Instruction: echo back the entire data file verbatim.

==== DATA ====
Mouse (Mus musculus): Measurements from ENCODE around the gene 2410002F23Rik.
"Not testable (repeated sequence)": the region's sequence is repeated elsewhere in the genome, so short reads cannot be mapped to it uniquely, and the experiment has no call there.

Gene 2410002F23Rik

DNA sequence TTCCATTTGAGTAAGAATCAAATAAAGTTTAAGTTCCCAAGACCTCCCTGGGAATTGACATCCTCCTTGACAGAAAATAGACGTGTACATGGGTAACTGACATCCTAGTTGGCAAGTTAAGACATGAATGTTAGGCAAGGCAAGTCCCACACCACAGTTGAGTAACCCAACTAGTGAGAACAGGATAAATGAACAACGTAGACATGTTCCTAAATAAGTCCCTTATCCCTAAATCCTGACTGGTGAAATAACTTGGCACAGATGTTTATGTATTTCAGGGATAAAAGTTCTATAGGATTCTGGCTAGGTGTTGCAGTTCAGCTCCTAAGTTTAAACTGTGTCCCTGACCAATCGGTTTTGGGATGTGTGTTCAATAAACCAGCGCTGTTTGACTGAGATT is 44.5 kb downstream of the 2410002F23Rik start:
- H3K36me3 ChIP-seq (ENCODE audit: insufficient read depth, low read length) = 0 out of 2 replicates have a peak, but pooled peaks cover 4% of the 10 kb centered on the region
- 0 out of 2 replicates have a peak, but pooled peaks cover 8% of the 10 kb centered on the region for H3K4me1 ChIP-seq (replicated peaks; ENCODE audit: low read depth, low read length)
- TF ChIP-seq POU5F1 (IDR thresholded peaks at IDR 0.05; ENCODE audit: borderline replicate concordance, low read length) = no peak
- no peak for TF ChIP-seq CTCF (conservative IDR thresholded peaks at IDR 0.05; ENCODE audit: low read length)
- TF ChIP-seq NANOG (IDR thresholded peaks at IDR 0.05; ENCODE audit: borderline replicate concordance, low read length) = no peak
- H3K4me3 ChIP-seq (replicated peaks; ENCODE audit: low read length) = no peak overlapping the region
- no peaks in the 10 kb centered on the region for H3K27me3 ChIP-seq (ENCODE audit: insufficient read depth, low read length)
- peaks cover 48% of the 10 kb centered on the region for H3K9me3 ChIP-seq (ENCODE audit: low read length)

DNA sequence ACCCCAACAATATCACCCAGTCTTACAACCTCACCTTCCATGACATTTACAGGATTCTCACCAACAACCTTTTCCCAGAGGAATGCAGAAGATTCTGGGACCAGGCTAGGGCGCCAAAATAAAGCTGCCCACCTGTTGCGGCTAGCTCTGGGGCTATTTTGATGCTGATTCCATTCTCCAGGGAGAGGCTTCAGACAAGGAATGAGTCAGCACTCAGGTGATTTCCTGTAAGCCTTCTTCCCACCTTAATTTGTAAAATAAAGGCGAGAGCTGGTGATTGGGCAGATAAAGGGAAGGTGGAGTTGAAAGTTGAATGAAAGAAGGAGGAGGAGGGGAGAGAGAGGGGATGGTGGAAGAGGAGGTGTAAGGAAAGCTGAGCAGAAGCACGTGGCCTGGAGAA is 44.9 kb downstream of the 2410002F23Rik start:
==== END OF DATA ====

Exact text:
Mouse (Mus musculus): Measurements from ENCODE around the gene 2410002F23Rik.
"Not testable (repeated sequence)": the region's sequence is repeated elsewhere in the genome, so short reads cannot be mapped to it uniquely, and the experiment has no call there.

Gene 2410002F23Rik

DNA sequence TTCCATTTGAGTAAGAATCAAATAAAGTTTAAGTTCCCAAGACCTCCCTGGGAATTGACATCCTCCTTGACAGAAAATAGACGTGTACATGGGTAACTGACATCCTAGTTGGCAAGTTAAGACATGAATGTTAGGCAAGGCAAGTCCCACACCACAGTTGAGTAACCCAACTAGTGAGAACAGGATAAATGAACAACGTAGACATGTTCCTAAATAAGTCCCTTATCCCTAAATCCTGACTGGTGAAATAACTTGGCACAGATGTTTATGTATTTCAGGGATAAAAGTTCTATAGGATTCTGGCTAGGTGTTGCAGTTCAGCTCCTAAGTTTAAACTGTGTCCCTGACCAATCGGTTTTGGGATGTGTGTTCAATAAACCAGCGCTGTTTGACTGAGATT is 44.5 kb downstream of the 2410002F23Rik start:
- H3K36me3 ChIP-seq (ENCODE audit: insufficient read depth, low read length) = 0 out of 2 replicates have a peak, but pooled peaks cover 4% of the 10 kb centered on the region
- 0 out of 2 replicates have a peak, but pooled peaks cover 8% of the 10 kb centered on the region for H3K4me1 ChIP-seq (replicated peaks; ENCODE audit: low read depth, low read length)
- TF ChIP-seq POU5F1 (IDR thresholded peaks at IDR 0.05; ENCODE audit: borderline replicate concordance, low read length) = no peak
- no peak for TF ChIP-seq CTCF (conservative IDR thresholded peaks at IDR 0.05; ENCODE audit: low read length)
- TF ChIP-seq NANOG (IDR thresholded peaks at IDR 0.05; ENCODE audit: borderline replicate concordance, low read length) = no peak
- H3K4me3 ChIP-seq (replicated peaks; ENCODE audit: low read length) = no peak overlapping the region
- no peaks in the 10 kb centered on the region for H3K27me3 ChIP-seq (ENCODE audit: insufficient read depth, low read length)
- peaks cover 48% of the 10 kb centered on the region for H3K9me3 ChIP-seq (ENCODE audit: low read length)

DNA sequence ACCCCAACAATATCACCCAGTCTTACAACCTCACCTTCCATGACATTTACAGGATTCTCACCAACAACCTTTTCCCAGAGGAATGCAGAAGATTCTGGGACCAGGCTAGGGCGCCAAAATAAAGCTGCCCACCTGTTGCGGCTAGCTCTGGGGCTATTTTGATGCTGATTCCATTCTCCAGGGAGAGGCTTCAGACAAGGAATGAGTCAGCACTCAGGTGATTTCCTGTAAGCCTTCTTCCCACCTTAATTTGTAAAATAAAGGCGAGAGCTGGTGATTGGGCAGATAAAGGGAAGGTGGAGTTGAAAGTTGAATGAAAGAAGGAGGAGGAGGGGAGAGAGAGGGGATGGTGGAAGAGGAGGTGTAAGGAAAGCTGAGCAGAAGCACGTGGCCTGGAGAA is 44.9 kb downstream of the 2410002F23Rik start: